On March 3, 2019, Ruto, resorting to a common characterisation of Raila that he used during the 2017 campaigns, waved off claims that a car he donated to the Catholic Church was from proceeds of corruption as the ramblings of “magicians and the evil spirits they worship”.
“The car gift was bought by Christian leaders, including UK and myself, at the request of the chair of Catholic MPs. Understandably, empowering the church offends magicians and the evil spirits they worship. Shetani ashindwe!” Ruto tweeted.
But the brazenness goes only as far as Raila and his allies.
Often, especially pertaining to President Kenyatta, the message is not what has been said as much as what has been left unsaid.
Ruto’s recent tweet storm, however, was directed, with no inference required, at President Kenyatta.
“So, was the destruction/ dismembering of Jubilee, a national party, meant to pave way for support of regional/ tribal parties in NASA? Now, with the collapse of Jubilee, isn’t it fair for those who can’t fit in ethnic parties to build UDA as an alternative national party? Ama?” Ruto posed.
UDA is in reference to the United Democratic Alliance, a party the DP has publicly embraced and one many see as the vehicle he may use in his quest to seek the presidency in next year’s General Election.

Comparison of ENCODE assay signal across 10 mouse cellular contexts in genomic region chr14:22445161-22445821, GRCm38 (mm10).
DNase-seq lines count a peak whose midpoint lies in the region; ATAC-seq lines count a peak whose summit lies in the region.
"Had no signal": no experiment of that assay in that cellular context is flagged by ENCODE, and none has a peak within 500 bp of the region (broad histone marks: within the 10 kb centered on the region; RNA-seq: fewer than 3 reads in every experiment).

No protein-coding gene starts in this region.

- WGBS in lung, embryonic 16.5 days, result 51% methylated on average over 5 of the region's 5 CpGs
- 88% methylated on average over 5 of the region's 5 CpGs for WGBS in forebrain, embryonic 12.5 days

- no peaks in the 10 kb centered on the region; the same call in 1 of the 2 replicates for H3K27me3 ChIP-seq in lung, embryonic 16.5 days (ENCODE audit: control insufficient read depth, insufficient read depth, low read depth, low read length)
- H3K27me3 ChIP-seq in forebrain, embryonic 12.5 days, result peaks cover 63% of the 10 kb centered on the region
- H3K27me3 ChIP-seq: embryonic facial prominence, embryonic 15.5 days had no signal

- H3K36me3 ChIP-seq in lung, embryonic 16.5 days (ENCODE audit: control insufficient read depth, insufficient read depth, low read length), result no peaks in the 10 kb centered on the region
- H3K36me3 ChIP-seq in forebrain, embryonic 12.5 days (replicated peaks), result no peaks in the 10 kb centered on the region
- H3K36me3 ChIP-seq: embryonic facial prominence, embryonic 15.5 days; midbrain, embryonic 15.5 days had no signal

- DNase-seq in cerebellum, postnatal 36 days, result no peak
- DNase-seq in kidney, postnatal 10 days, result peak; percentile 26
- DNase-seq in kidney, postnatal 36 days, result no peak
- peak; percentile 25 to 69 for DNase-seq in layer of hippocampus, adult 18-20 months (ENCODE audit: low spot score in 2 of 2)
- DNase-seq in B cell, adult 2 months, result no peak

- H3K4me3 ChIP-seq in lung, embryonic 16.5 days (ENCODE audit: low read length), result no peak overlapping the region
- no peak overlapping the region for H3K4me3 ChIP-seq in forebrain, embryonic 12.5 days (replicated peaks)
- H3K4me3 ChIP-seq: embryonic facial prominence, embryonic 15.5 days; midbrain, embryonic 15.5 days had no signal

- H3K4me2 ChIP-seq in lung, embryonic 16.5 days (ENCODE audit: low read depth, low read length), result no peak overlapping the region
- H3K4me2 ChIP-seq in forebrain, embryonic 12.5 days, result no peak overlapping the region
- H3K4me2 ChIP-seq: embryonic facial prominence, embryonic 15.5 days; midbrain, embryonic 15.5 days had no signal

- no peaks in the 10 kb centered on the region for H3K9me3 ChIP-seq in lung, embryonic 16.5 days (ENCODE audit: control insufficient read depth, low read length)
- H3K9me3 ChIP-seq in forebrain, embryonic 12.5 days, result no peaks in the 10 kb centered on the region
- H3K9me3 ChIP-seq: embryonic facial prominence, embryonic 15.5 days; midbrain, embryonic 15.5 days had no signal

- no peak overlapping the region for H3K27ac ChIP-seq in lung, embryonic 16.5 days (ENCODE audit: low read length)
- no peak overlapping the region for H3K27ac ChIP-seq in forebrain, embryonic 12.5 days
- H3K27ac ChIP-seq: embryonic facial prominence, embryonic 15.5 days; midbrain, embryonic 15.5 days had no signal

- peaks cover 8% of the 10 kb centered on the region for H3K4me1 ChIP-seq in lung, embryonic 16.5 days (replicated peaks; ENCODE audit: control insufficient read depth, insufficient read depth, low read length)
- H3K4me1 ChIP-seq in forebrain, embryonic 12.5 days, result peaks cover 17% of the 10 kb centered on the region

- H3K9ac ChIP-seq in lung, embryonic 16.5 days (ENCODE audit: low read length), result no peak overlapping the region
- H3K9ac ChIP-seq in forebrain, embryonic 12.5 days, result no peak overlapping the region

Before that, Ruto had wondered what would happen to the voters who had voted for them in 2017.
“So, what happens to the Thurakus, the kumìrà kùmèrà contingent, the 8 million of us?? None, no youth, no woman, no man of the 8M who woke up early and voted 3 times for UK/WsR ticket merit support? Sawa tu! Tutajipanga na support ya MUNGU,” said Ruto, dropping all pretences that he was banking on the president’s support for his ticket.
Dr Solomon Owuoche, a senior lecturer at University of Nairobi’s Department of Political Science, believes that while the DP had taken the right approach by playing the victim to a scheme to dispossess him of Jubilee support, the about-turn to direct confrontation with President Kenyatta could be unsuccessful.
Owuoche says that using social media also helps politicians, the DP included, to engage directly with the people and escape the bandwagon effect.
“In this manner, you go to the people directly then you can either build or break yourself based on the kind of messaging,” he said.
Political analyst Elias Mokua says Ruto went to the tool that was available and most useful to him.
“There is a lot of space for communication that was not there before and many of the politicians are finding it very important to move to this new space,” says Mokua. He notes that social media, especially Twitter, enables the user to be raw.
“In mainstream media, there are editorial constraints.
But online, you write and send the message exactly as you want it,” says Mokua.
Close to 10,000 tweets after he joined Twitter in 2011, Ruto’s popularity on the blue app has grown exponentially.
By October 2013, his followers had crossed the 100,000 followers mark, now they are approaching 4 million.